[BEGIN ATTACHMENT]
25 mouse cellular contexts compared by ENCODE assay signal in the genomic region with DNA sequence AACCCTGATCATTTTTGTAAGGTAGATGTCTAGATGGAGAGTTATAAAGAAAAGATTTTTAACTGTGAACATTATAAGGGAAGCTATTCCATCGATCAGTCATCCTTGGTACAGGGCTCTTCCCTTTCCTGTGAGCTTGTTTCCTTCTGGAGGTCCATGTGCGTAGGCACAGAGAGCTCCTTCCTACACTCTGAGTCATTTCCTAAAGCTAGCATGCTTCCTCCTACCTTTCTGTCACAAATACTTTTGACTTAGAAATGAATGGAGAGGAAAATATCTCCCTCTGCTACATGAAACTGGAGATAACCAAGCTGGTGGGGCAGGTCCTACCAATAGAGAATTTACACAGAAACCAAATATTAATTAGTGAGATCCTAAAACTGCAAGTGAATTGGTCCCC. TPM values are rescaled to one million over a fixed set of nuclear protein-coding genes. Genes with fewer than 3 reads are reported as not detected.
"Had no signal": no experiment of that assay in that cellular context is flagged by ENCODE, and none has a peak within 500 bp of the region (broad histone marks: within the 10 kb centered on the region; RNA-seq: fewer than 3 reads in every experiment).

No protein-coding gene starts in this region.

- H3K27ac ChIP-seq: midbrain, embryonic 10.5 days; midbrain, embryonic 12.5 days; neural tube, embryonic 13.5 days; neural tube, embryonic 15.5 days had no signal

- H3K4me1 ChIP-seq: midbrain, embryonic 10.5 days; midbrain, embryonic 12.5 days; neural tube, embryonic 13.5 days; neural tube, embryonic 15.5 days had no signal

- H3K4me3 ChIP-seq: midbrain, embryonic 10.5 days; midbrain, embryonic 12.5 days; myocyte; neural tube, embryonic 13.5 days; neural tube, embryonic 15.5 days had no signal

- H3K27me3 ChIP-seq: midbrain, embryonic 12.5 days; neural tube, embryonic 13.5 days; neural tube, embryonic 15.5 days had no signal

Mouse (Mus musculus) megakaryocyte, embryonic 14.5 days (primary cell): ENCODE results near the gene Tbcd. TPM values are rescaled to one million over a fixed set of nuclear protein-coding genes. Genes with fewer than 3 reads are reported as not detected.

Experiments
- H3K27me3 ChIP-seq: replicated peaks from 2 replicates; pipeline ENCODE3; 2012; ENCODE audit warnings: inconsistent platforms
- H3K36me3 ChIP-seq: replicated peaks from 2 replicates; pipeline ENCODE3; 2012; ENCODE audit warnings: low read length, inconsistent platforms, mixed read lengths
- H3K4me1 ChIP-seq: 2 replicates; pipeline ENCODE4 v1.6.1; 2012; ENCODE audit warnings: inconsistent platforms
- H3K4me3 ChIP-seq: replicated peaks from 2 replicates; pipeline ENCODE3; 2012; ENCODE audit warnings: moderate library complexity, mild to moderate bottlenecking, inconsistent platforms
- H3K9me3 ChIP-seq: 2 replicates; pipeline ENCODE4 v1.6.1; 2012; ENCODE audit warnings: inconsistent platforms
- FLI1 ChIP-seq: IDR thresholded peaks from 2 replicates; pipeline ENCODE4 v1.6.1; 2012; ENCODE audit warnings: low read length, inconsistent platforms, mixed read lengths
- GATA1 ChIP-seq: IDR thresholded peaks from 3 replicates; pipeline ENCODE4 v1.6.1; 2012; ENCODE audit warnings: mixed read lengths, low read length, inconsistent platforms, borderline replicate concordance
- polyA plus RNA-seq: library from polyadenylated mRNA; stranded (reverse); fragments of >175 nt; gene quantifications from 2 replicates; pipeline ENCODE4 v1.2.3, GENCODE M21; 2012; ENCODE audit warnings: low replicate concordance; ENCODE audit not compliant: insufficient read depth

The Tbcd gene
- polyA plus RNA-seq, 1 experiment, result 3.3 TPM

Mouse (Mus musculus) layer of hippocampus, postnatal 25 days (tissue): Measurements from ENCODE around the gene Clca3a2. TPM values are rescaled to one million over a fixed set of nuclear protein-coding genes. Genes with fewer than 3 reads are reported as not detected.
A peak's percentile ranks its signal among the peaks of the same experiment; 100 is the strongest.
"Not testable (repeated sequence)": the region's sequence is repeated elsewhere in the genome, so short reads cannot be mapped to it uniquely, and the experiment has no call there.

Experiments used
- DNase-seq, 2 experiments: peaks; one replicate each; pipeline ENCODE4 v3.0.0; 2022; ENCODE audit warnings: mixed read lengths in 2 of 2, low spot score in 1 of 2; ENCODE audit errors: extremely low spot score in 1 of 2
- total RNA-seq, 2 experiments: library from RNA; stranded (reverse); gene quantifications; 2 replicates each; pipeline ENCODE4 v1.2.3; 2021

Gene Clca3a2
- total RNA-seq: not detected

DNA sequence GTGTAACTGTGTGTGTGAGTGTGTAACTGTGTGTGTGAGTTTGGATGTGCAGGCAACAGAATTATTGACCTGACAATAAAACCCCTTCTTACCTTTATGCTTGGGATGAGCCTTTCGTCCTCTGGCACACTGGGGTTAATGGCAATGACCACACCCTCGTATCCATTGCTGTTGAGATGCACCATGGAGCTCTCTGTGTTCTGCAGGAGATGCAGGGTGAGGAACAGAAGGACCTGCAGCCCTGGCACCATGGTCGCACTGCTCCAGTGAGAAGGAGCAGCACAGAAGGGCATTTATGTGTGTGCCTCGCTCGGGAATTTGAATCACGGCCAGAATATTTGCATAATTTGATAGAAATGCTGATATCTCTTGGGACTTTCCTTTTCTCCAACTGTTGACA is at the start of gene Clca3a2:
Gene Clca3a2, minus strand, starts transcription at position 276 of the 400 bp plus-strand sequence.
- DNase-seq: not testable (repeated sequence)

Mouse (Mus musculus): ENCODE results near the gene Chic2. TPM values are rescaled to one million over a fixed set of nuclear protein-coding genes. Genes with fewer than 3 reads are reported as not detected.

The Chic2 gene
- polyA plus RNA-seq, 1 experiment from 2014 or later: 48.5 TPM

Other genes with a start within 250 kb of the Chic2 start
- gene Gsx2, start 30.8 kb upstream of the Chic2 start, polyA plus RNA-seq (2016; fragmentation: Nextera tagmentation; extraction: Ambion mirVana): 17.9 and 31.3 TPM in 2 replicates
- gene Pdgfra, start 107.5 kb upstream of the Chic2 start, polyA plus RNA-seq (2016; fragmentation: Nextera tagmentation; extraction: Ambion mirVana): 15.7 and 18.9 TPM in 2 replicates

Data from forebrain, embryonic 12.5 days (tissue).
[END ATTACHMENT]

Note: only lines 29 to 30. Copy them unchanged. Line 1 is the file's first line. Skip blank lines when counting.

Gene Clca3a2, minus strand, starts transcription at position 276 of the 400 bp plus-strand sequence.
- DNase-seq: not testable (repeated sequence)